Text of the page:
Ray Attrill

Ray Attrill

Global Co-Head of FX Strategy

“Ray has 30 years experience as an economist and market strategist, obtained in roles working in London, Sydney and New York.”

Ray Attrill is Global Co-Head of FX Strategy within the Fixed income, Currencies and Commodities division of National Australia Bank.

In this role, he advises the bank’s dealing rooms and institutional and corporate clients on developments in global foreign exchange markets.

Ray has 30 years experience as an economist and market strategist, obtained in roles working in London, Sydney and New York. Prior to joining NAB in 2012, he held a similar role at BNP Paribas, based in New York.

He previously amassed considerable experience in research and strategy, being a joint founding partner for 4CAST limited, a leading independent economic and financial market research company. Prior to that, he worked for many years in senior roles at MMS International, also a leading on-line market research provider.

He holds both Master and Bachelor of Science degrees in economics from the London School of Economics.


Almost certainly neither Sam and Dave nor Elvis Costello had inflation or inflation expectations in mind when the recorded this track, though for the record US CPI was running a little shy of3% when Sam and Dave first recorded the song in 1967, and over 20% in the UK when Elvis Costello covered it in 1980.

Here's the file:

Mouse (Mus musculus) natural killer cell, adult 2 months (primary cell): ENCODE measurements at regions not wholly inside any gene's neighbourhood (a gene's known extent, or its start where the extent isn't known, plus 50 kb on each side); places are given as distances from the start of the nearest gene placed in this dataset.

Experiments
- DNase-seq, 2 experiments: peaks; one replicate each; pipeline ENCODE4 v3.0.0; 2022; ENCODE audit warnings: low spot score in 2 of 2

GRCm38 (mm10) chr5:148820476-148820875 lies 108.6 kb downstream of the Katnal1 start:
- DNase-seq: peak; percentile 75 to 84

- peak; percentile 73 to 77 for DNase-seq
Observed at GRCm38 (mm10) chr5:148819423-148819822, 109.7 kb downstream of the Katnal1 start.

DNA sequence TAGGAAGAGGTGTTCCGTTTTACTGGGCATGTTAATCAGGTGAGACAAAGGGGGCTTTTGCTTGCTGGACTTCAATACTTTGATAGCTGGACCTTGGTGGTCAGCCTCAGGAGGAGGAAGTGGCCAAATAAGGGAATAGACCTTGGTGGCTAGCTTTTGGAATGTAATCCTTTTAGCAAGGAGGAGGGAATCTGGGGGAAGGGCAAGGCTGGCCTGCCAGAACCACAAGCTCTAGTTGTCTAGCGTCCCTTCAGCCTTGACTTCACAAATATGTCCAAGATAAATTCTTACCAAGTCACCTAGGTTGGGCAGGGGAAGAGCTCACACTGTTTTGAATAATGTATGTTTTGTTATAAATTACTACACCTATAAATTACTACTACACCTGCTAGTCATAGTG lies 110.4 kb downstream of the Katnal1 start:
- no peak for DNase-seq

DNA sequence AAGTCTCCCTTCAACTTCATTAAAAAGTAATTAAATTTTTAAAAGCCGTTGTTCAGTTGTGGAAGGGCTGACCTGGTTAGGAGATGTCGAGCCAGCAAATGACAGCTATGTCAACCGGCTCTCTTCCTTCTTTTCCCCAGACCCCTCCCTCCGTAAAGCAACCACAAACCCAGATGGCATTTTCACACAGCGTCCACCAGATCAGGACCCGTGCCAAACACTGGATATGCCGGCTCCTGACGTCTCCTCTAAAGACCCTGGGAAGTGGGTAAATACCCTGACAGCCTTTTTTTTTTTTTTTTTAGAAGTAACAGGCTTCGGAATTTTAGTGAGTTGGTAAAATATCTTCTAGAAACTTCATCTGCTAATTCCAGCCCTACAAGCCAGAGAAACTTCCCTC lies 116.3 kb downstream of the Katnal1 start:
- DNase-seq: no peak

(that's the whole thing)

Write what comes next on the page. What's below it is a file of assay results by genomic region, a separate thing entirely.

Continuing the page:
Not a big night for markets.

Virtually no market reaction in offshore markets to last night’s Federal Budget, which has seen Fitch and Moody’s quickly out affirming their prevailing AAA sovereign ratings. We haven’t yet heard from Standard & Poor’s.

There wasn’t a whole lot of market movement on Friday in the wake of the April US employment report showing a 211k rise in non-farm payrolls and a drop in the unemployment rate to 4.4% from 4.5%.

News of North Korea conducting another (apparently failed) ballistic missile test crossed the wires about 30 minutes prior to the NY close.

The final results of the first round of voting in the French presidential election aren’t yet confirmed.

A fair bit of news to digest overnight, and some market price action across currencies, bonds and equities to accompany it.

Plenty of news, both economic and geopolitical, since we broke for Easter, the net market impact of which has frankly been quite modest.

US employment data fell below expectations on Friday, hitting the markets harder than the escalating problems in Syria.

We haven’t seen a whole lot of market price action overnight, with the US dollar marginally higher, as are US bonds yields but by less than one basis point.

R.I.P. Chuck Berry. And R.I.P. anti-protectionism, after the weekend G20 meeting communique omitted reference to avoiding protectionism, reflecting the new reality of the USA’s position

Janet and Co. has spoken and like the Commodores before them, re-affirmed that three is the magic number.

298,000 more of them were doing just that last month according to ADP.

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